Marty Neumeier, author and speaker on all things branding, defines a brand by first laying out what a brand is not; “A brand is not a logo. A brand is not an identity. A brand is not a product … a brand is a person’s gut feeling about a product, service, or organization.” A brand is a story that people tell about you when you are not in the room.
What do you want people to say about you when you aren’t in the boardroom? After your MBA or job interview, what do you want them to remember? At networking events, what kind of vibe do you want to leave behind? What you want people to say, remember and feel about you is your personal brand – rather than leaving it to them to create for you, let’s take some time to build one instead.
Here are three steps you can build a personal brand that truly reflects who you are, what you stand for, and where you are going.
1. Know who you are at your core.
Being introspective about who you are at your core and aligning that with your values is the key first step to building a personal brand.
Knowing your core values helps you establish the essence of your personality. This will allow you to be authentically you, no matter where you are. Your core values will be your north star. If asked to take on a project that doesn’t align with your personal brand, it will be easier for you to say no in order for you to keep pursuing things that serve you.
To establish your core values, try this simple exercise from Gino Wickman, author of Traction. Begin by listing six people who, if you could clone them, would lead you to personal and professional success. What are the qualities they exemplify? What do they do that puts them on the list? Write them all down so you may see all of the possibilities.
Your core values are somewhere in that long list you’ve just created. The rule of thumb is to narrow that final list down to 3 to 7 core values–less is more.
Once you’ve established your core values, do an honest SWOT analysis (Strength, Weakness, Opportunity and Threat) on your skills, personality traits, past and current roles. Do your current and past roles align with your core values? Then think through the following questions: What motivates you? What drains your energy? What inspires you?
2. Determine your goals and what you want to be known for.
With your values and strengths in mind, time to determine your goals. Start with the end in mind. Doing so will help you self-manage your life and your career. This roadmap will help you keep a pulse on where you are and where you are headed.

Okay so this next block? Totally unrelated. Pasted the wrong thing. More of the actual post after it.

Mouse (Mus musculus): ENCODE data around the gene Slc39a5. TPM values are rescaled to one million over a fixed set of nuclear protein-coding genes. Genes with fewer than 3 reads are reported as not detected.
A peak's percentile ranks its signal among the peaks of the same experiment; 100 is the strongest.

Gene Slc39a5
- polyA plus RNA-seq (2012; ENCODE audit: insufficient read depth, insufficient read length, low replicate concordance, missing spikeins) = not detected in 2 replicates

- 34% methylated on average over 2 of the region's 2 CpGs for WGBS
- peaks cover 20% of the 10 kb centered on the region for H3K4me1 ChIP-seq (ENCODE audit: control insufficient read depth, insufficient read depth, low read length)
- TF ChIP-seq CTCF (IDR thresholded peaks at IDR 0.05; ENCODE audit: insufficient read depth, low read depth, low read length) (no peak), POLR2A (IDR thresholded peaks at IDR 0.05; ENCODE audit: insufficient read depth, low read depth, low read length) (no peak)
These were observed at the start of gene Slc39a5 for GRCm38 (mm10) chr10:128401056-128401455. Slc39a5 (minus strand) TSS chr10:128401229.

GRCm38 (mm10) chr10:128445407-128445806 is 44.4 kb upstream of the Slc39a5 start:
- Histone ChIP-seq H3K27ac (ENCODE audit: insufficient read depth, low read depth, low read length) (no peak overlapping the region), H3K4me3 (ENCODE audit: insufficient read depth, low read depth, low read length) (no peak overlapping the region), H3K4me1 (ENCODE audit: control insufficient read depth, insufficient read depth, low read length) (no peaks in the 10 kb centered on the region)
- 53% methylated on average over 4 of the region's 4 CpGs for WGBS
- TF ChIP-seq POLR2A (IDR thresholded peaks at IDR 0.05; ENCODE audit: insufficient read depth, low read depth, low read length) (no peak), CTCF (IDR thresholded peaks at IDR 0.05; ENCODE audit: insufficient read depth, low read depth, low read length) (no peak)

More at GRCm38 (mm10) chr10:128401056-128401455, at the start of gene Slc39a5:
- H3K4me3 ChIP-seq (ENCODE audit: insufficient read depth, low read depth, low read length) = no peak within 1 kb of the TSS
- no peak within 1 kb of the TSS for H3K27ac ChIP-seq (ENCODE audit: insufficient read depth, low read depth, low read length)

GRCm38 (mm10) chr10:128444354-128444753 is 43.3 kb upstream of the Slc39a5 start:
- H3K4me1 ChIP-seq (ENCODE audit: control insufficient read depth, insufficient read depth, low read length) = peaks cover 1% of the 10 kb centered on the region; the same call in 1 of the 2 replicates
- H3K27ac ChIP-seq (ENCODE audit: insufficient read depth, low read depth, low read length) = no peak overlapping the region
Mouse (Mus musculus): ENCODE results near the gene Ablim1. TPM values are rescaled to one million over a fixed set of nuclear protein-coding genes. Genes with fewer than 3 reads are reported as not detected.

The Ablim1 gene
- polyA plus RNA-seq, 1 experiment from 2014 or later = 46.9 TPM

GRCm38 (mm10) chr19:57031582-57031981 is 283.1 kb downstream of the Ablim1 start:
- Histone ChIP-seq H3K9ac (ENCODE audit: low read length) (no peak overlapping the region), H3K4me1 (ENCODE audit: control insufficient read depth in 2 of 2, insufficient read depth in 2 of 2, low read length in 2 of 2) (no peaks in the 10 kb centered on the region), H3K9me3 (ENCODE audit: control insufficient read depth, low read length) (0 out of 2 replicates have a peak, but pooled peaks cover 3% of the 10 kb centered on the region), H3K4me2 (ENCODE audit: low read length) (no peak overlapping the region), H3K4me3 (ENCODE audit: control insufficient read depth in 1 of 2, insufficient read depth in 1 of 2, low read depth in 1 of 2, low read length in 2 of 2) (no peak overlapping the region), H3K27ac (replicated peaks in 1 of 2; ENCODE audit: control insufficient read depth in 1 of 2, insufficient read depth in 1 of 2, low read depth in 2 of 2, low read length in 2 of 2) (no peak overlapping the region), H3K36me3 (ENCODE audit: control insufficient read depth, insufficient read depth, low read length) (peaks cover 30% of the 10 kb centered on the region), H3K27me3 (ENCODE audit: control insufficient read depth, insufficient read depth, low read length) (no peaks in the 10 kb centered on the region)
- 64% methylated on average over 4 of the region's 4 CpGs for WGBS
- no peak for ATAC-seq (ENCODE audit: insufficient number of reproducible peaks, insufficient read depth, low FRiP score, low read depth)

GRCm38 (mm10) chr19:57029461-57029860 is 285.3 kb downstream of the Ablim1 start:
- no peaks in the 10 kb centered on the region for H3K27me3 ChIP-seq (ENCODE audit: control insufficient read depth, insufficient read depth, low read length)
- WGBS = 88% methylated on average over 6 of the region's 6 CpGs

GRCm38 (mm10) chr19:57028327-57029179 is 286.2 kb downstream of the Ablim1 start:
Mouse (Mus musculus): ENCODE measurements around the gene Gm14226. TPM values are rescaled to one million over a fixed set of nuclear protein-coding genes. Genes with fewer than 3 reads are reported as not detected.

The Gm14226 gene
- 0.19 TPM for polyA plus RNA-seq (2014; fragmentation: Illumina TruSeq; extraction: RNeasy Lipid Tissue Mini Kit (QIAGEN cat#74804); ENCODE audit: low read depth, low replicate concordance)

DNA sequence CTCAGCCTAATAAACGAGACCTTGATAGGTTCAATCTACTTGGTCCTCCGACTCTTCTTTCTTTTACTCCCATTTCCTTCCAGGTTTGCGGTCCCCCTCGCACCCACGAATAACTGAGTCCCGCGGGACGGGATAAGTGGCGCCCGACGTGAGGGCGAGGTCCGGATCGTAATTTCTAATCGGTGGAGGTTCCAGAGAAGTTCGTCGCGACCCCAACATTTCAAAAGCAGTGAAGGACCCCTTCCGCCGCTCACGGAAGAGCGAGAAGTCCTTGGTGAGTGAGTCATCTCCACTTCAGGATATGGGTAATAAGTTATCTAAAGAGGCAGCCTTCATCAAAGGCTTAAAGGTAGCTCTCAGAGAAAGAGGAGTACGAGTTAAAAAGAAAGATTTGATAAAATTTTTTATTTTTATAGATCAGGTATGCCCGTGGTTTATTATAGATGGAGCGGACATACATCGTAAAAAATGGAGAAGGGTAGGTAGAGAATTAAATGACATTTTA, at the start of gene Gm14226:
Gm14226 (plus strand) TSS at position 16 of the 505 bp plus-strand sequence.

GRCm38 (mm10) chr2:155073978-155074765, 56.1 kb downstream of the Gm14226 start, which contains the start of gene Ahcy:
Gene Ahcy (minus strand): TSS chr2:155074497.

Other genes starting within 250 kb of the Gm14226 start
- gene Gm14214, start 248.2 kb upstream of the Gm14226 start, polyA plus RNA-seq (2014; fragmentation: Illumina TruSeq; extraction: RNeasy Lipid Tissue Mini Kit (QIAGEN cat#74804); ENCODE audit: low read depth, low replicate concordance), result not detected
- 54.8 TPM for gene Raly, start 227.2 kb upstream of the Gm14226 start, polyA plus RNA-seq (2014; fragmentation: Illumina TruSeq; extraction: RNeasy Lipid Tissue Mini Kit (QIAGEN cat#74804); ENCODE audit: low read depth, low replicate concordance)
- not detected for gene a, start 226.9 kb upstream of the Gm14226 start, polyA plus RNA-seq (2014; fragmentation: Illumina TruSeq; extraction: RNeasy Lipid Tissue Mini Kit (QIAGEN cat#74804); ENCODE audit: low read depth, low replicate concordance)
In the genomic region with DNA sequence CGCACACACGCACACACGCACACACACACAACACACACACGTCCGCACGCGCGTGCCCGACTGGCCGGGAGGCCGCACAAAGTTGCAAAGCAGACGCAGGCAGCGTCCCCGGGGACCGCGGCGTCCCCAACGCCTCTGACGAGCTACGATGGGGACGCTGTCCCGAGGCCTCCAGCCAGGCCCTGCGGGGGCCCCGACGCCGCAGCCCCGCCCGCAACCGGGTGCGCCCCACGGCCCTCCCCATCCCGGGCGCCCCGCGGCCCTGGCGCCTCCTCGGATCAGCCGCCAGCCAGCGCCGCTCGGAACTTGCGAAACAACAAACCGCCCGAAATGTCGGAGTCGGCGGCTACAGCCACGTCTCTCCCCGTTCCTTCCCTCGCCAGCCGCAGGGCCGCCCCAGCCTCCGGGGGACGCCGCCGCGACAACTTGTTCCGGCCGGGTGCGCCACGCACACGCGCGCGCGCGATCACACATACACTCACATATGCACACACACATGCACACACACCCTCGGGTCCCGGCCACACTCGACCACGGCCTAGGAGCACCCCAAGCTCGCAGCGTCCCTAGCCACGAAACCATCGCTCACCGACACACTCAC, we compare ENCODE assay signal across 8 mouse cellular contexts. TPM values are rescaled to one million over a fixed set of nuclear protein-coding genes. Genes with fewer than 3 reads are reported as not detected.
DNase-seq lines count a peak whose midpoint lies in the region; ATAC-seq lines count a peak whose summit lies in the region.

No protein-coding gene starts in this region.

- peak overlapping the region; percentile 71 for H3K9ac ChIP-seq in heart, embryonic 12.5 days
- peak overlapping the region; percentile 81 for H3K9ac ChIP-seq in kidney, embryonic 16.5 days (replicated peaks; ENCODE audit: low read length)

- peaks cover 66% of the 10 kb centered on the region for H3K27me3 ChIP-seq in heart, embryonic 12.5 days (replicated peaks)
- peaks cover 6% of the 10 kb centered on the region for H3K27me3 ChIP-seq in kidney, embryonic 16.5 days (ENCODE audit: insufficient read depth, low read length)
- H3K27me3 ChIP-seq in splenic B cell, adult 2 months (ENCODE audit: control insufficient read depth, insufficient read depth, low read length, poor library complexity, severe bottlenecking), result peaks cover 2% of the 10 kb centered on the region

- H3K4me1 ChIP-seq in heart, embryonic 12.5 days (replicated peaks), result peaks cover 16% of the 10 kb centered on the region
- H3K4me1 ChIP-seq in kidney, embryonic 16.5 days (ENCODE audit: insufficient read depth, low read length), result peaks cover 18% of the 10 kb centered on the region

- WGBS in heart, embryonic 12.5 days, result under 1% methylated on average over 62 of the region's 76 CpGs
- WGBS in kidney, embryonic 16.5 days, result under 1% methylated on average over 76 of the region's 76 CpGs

Think about where you see your life in the next five to 10 years. Ask yourself what you want to be known for. Do those goals align with your values?
Once your goals are established, work backwards to reach your goals. What organizations can you be a part of to build a network towards those goals? What MBA programs, certificates and classes would help you retool or expand your skills? Write down your vision and consider what actions it will take you to get there.
3. Be consistent.
To alter the perception of those sitting at the table when you aren’t present, your personal brand must be consistent. The roles you take on at work, your lifestyle, your hobbies, and extracurricular activities should align. Your social media presence should also communicate your personal brand.
Before posting on social media, applying for a new role, or building a new friendship, ask yourself, “Does this fit with my brand?” These questions shouldn’t feel like a daunting task since your personal brand should naturally align with your core values and career goals.
Once you know who you are, where you are going and the steps to get there, live and breathe this in all areas of your life – this is the key to building a lasting personal brand. Excellence happens on purpose. For example, Beyoncé didn’t become a household name by accident. She developed her goals, she understood her values and what she stood for, and has been consistent for decades. To that point, your personal branding never stops, and it takes time to develop. So, give yourself grace and permission to take control of your narrative, or someone else will.